Panel Recommends PMAs For Cranial Electrotherapy Stimulators
This article was originally published in The Gray Sheet
FDA’s Neurological Devices panel recommends that pre-amendment cranial electrotherapy stimulator devices should remain in class III, with PMA requirements, due to a lack of efficacy data.
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Companies are suspicious of FDA motivations in the drawn-out reclassification process for cranial electrotherapy stimulators. But the case also underscores how the agency's efforts to place devices in the appropriate risk category turns not only on the perceived safety of a device, but evidence supporting its benefits and the types of evidence the agency is comfortable accepting.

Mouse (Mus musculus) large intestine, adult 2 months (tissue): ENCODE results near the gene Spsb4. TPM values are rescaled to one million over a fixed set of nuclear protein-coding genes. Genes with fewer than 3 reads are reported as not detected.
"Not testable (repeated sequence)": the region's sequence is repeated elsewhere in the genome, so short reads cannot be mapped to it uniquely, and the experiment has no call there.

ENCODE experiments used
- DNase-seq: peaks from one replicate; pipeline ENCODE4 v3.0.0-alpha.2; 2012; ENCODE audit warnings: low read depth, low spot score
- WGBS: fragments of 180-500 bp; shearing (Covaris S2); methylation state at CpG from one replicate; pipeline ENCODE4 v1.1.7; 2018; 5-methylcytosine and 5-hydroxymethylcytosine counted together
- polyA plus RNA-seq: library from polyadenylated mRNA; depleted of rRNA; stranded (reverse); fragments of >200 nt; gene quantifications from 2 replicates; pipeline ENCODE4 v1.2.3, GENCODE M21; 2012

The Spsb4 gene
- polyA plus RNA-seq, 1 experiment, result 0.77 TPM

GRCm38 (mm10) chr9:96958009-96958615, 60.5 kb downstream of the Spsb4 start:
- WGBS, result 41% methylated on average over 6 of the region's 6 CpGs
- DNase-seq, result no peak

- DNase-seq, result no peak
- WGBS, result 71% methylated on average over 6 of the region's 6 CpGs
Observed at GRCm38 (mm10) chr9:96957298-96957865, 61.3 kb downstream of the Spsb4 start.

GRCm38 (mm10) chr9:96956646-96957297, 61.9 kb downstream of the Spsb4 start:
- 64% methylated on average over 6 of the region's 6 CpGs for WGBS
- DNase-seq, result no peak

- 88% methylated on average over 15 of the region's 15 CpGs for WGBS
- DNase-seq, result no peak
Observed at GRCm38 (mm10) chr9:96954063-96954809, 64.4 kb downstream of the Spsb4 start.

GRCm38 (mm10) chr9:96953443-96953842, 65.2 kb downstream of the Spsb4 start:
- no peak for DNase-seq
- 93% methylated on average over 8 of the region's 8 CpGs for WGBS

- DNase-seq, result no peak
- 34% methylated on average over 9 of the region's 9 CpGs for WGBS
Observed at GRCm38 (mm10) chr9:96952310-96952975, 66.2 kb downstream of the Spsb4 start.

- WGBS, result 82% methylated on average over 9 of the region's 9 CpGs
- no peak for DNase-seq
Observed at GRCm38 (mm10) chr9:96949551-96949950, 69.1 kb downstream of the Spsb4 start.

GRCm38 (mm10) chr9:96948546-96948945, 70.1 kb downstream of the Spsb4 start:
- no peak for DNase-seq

In a Jan. 21 proposed order, FDA says it wants cranial electrotherapy stimulators to be split into two classifications: those intended to treat insomnia or anxiety into class II, special controls, and those intended to treat depression into class III, requiring a PMA.
CDRH withdrew a prior proposal to require PMAs and class III risk-status for cranial electrotherapy stimulators, and now says it plans to downclassify the devices into class II, with special controls.